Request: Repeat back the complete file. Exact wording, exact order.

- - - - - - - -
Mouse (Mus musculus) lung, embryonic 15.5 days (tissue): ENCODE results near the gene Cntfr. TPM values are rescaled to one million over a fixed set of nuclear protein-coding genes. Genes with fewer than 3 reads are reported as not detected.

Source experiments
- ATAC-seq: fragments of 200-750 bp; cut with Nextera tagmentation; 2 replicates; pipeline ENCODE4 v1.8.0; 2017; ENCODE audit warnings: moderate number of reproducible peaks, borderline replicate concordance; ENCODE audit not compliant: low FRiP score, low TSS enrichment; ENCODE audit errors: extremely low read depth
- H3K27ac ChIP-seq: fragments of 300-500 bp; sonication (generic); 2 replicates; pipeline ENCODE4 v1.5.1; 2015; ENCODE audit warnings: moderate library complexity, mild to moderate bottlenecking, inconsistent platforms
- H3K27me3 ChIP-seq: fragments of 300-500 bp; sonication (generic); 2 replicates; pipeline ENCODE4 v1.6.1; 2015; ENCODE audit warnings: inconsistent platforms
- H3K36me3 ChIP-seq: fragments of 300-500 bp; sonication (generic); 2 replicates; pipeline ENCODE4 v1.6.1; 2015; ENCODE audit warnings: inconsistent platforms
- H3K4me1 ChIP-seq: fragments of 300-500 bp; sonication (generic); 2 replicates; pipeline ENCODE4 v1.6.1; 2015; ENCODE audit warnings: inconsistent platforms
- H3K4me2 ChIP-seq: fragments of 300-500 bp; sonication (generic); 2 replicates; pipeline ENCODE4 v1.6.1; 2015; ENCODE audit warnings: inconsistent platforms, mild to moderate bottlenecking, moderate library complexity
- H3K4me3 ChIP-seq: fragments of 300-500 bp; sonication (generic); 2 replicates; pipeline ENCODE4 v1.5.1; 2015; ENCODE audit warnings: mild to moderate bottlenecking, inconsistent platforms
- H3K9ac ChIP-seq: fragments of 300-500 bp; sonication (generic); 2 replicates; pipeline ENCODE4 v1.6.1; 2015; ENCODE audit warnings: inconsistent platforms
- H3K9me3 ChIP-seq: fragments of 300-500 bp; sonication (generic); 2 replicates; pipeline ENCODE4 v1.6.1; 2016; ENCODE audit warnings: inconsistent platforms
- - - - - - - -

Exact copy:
Mouse (Mus musculus) lung, embryonic 15.5 days (tissue): ENCODE results near the gene Cntfr. TPM values are rescaled to one million over a fixed set of nuclear protein-coding genes. Genes with fewer than 3 reads are reported as not detected.

Source experiments
- ATAC-seq: fragments of 200-750 bp; cut with Nextera tagmentation; 2 replicates; pipeline ENCODE4 v1.8.0; 2017; ENCODE audit warnings: moderate number of reproducible peaks, borderline replicate concordance; ENCODE audit not compliant: low FRiP score, low TSS enrichment; ENCODE audit errors: extremely low read depth
- H3K27ac ChIP-seq: fragments of 300-500 bp; sonication (generic); 2 replicates; pipeline ENCODE4 v1.5.1; 2015; ENCODE audit warnings: moderate library complexity, mild to moderate bottlenecking, inconsistent platforms
- H3K27me3 ChIP-seq: fragments of 300-500 bp; sonication (generic); 2 replicates; pipeline ENCODE4 v1.6.1; 2015; ENCODE audit warnings: inconsistent platforms
- H3K36me3 ChIP-seq: fragments of 300-500 bp; sonication (generic); 2 replicates; pipeline ENCODE4 v1.6.1; 2015; ENCODE audit warnings: inconsistent platforms
- H3K4me1 ChIP-seq: fragments of 300-500 bp; sonication (generic); 2 replicates; pipeline ENCODE4 v1.6.1; 2015; ENCODE audit warnings: inconsistent platforms
- H3K4me2 ChIP-seq: fragments of 300-500 bp; sonication (generic); 2 replicates; pipeline ENCODE4 v1.6.1; 2015; ENCODE audit warnings: inconsistent platforms, mild to moderate bottlenecking, moderate library complexity
- H3K4me3 ChIP-seq: fragments of 300-500 bp; sonication (generic); 2 replicates; pipeline ENCODE4 v1.5.1; 2015; ENCODE audit warnings: mild to moderate bottlenecking, inconsistent platforms
- H3K9ac ChIP-seq: fragments of 300-500 bp; sonication (generic); 2 replicates; pipeline ENCODE4 v1.6.1; 2015; ENCODE audit warnings: inconsistent platforms
- H3K9me3 ChIP-seq: fragments of 300-500 bp; sonication (generic); 2 replicates; pipeline ENCODE4 v1.6.1; 2016; ENCODE audit warnings: inconsistent platforms